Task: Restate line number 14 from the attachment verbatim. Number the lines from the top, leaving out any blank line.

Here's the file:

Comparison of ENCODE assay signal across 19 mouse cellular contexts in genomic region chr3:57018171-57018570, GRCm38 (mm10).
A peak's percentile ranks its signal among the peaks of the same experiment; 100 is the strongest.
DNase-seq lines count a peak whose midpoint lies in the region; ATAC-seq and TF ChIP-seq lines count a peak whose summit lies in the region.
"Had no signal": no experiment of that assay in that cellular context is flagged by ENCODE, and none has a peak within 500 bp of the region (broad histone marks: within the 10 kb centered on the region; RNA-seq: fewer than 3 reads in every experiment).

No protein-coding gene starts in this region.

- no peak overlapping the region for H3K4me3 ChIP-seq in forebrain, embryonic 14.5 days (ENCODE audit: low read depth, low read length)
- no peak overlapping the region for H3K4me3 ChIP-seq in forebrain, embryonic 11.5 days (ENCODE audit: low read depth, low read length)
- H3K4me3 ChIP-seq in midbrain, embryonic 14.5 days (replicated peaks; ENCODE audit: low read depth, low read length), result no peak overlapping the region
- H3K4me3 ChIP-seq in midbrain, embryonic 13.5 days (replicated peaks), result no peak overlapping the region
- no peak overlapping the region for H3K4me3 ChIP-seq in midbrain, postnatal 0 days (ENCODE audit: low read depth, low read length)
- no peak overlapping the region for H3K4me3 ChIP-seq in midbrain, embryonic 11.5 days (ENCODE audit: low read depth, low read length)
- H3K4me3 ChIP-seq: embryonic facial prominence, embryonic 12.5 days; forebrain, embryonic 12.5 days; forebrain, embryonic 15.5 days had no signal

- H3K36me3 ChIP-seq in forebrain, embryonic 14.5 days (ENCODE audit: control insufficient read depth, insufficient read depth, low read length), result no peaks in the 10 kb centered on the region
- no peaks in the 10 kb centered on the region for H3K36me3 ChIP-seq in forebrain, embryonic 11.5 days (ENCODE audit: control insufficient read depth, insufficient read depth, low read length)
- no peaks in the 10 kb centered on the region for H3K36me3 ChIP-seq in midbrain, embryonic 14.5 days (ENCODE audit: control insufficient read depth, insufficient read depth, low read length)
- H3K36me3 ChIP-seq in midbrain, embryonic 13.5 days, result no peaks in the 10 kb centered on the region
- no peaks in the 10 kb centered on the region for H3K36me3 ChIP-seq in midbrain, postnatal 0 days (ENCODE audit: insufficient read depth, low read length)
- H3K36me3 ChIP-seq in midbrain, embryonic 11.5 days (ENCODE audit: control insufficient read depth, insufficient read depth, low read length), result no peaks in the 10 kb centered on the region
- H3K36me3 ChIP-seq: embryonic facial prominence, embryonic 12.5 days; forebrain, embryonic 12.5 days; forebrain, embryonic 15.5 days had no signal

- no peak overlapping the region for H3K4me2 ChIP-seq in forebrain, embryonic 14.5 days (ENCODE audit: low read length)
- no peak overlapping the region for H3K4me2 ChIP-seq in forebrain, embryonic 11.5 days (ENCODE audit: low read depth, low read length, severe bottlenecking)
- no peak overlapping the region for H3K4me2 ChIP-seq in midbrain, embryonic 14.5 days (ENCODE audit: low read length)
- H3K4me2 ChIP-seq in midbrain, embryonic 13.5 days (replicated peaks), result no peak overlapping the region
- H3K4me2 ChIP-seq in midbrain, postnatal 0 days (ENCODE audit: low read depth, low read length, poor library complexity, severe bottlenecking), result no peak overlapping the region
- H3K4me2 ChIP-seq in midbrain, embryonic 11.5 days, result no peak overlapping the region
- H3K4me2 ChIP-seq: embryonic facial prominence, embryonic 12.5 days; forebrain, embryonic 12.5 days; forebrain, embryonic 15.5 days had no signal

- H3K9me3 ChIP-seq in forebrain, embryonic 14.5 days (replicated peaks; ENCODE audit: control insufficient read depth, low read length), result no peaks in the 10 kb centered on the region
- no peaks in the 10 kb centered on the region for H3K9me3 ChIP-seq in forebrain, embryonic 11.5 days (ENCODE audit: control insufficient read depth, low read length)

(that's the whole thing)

- no peaks in the 10 kb centered on the region for H3K36me3 ChIP-seq in forebrain, embryonic 11.5 days (ENCODE audit: control insufficient read depth, insufficient read depth, low read length)